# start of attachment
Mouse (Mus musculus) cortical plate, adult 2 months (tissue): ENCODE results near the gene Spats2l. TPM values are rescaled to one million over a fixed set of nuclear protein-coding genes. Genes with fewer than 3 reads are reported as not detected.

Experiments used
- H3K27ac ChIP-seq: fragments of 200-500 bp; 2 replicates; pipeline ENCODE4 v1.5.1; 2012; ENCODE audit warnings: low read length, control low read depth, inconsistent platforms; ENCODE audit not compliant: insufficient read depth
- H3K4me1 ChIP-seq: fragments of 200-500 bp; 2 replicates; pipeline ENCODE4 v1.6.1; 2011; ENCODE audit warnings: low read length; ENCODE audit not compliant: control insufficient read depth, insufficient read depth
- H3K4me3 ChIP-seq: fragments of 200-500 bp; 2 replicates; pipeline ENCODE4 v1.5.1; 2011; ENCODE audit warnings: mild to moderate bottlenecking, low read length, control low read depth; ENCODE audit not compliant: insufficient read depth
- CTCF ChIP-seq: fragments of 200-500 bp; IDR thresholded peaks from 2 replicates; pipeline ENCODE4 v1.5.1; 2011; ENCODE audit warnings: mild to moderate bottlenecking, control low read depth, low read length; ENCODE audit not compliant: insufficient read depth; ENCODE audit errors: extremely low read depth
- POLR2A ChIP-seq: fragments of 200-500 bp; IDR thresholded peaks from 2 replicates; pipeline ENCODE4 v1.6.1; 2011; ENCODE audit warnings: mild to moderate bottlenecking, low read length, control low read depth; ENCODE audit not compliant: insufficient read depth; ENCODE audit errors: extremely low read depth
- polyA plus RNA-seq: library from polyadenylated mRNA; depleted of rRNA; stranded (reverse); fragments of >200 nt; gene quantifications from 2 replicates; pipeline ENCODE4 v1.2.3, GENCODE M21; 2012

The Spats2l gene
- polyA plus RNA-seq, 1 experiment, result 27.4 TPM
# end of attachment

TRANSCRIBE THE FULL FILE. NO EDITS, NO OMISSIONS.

Mouse (Mus musculus) cortical plate, adult 2 months (tissue): ENCODE results near the gene Spats2l. TPM values are rescaled to one million over a fixed set of nuclear protein-coding genes. Genes with fewer than 3 reads are reported as not detected.

Experiments used
- H3K27ac ChIP-seq: fragments of 200-500 bp; 2 replicates; pipeline ENCODE4 v1.5.1; 2012; ENCODE audit warnings: low read length, control low read depth, inconsistent platforms; ENCODE audit not compliant: insufficient read depth
- H3K4me1 ChIP-seq: fragments of 200-500 bp; 2 replicates; pipeline ENCODE4 v1.6.1; 2011; ENCODE audit warnings: low read length; ENCODE audit not compliant: control insufficient read depth, insufficient read depth
- H3K4me3 ChIP-seq: fragments of 200-500 bp; 2 replicates; pipeline ENCODE4 v1.5.1; 2011; ENCODE audit warnings: mild to moderate bottlenecking, low read length, control low read depth; ENCODE audit not compliant: insufficient read depth
- CTCF ChIP-seq: fragments of 200-500 bp; IDR thresholded peaks from 2 replicates; pipeline ENCODE4 v1.5.1; 2011; ENCODE audit warnings: mild to moderate bottlenecking, control low read depth, low read length; ENCODE audit not compliant: insufficient read depth; ENCODE audit errors: extremely low read depth
- POLR2A ChIP-seq: fragments of 200-500 bp; IDR thresholded peaks from 2 replicates; pipeline ENCODE4 v1.6.1; 2011; ENCODE audit warnings: mild to moderate bottlenecking, low read length, control low read depth; ENCODE audit not compliant: insufficient read depth; ENCODE audit errors: extremely low read depth
- polyA plus RNA-seq: library from polyadenylated mRNA; depleted of rRNA; stranded (reverse); fragments of >200 nt; gene quantifications from 2 replicates; pipeline ENCODE4 v1.2.3, GENCODE M21; 2012

The Spats2l gene
- polyA plus RNA-seq, 1 experiment, result 27.4 TPM